Itís just a shame that Rage had to be so late to the post-apocalyptic party. Releasing after Fallout 3 and Borderlands means I have very little space in my heart for any more arid ruins of civilization. And youíre telling me that the most innovative contribution to first-person shooters that the creators of the genre can muster is a godforsaken boomerang? When they give this generation its Mecha Hitler, weíll see if Iím willing to play through the hundredth game that thinks the world ends not with a bang, but with dune buggies.



7. Rochard

I have no idea what Rochard is. A puzzle platformer? A run and gun in the Metal Slug vein? A silent foreign film about an impoverished Italian winemaker who must struggle to overcome the loss of his hands? My impression of the game is based entirely on its mystifyingly elegant title and its promotional artwork, which I always think is for Dustforce because of the protagonistís unmistakable custodian vibe.

Incidentally, Dustforce is the only reason I own Rochard, as the two were lumped together in the underwhelming Humble Indie Bundle 6. Thatís the indie grab bag that gave my library such other never-installed classics as Vessel, Space Pirates and Zombies, and Shatter. While those titles may one day engender enough interest for a playthrough, Rochard is the unquestionable complimentary flavor injector of the group, a curiosity to be marveled over but immediately buried in a drawer and forgotten about forever.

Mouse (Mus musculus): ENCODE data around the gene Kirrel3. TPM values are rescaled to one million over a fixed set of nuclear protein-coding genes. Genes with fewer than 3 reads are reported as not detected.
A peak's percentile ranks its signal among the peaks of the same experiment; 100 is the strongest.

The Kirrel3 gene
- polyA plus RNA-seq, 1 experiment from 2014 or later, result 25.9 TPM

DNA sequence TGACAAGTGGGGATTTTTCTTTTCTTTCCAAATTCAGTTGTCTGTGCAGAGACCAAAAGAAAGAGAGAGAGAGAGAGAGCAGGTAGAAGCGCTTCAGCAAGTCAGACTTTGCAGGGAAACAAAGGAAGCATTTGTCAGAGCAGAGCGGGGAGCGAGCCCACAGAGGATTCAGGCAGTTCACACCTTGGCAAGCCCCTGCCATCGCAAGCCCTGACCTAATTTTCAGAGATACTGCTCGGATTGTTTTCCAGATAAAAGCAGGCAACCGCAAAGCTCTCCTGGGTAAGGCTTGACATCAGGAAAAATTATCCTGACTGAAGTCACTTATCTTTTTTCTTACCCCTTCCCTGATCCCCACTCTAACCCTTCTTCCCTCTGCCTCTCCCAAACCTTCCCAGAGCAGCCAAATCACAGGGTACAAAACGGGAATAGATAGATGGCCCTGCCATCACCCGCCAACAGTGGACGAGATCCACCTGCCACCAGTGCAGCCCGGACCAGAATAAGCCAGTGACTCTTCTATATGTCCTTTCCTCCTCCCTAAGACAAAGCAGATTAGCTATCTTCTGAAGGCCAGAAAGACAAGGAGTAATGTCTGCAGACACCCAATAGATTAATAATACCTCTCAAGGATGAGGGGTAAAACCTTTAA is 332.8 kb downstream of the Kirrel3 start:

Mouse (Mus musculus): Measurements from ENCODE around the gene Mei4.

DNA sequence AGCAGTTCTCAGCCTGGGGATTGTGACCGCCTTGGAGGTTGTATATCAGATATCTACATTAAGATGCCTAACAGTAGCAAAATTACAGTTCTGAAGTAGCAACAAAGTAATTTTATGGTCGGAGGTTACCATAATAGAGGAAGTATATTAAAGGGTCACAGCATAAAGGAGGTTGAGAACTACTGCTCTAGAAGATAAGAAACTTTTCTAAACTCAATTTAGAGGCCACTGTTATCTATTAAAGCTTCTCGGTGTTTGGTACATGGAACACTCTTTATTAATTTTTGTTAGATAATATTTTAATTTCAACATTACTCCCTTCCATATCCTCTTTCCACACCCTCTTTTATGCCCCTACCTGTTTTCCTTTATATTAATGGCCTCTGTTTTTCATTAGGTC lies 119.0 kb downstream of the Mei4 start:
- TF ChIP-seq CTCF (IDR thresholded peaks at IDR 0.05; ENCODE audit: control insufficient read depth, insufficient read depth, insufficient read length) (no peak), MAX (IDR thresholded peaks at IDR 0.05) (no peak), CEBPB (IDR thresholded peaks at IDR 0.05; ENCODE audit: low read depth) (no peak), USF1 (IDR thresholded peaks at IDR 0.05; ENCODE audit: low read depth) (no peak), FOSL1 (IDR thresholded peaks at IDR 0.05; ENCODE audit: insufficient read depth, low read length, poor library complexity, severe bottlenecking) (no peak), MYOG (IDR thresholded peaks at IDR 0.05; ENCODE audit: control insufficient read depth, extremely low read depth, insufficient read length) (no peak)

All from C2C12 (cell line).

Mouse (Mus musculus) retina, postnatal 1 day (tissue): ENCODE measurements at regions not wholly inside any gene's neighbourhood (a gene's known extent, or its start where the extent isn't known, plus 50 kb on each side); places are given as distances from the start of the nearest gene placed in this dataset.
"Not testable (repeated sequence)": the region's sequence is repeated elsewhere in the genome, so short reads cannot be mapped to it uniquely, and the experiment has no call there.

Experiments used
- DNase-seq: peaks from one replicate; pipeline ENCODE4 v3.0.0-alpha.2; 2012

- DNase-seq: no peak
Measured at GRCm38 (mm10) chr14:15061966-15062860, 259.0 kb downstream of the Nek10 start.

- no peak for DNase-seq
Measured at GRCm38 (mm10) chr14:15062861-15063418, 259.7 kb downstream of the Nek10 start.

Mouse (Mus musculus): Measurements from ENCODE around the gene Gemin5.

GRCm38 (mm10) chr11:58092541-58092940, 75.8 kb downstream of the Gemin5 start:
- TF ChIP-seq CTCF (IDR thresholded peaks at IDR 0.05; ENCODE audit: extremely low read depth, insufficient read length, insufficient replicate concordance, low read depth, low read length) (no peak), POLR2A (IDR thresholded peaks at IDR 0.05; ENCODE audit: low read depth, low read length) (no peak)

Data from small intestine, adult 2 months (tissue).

6. Lead and Gold: Gangs of the Wild West

My interest in team-based shooters is one of pure vanity. ďLook at those Halo and Call of Duty troglodytes with their kindergartener free-for-all antics,Ē I scoff over my cup of chamomile tea and dog-eared copy of Zarathustra. ďThanks, but I prefer a thinking manís FPS.Ē

Except in practice, the very notion of being relied upon to do anything more than spastically spray bullets sends me into a crippling panic. Even if Lead and Gold appeals to my natural love of anything Western and features a class that deals heavily in bear traps, it isnít enough to get me over the fear that I might have to interact with people in a capacity more cooperative than calling them a homophobic slur.



5. Shank